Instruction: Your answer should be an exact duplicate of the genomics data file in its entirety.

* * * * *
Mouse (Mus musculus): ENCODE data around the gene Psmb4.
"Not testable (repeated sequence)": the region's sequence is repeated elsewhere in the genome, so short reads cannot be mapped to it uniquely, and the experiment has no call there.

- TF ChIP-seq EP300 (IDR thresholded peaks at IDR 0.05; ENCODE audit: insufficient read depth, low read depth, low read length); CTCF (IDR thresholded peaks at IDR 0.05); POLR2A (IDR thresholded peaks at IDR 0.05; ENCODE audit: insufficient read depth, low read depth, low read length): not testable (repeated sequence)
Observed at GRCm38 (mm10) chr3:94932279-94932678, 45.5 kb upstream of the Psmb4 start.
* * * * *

Mouse (Mus musculus): ENCODE data around the gene Psmb4.
"Not testable (repeated sequence)": the region's sequence is repeated elsewhere in the genome, so short reads cannot be mapped to it uniquely, and the experiment has no call there.

- TF ChIP-seq EP300 (IDR thresholded peaks at IDR 0.05; ENCODE audit: insufficient read depth, low read depth, low read length); CTCF (IDR thresholded peaks at IDR 0.05); POLR2A (IDR thresholded peaks at IDR 0.05; ENCODE audit: insufficient read depth, low read depth, low read length): not testable (repeated sequence)
Observed at GRCm38 (mm10) chr3:94932279-94932678, 45.5 kb upstream of the Psmb4 start.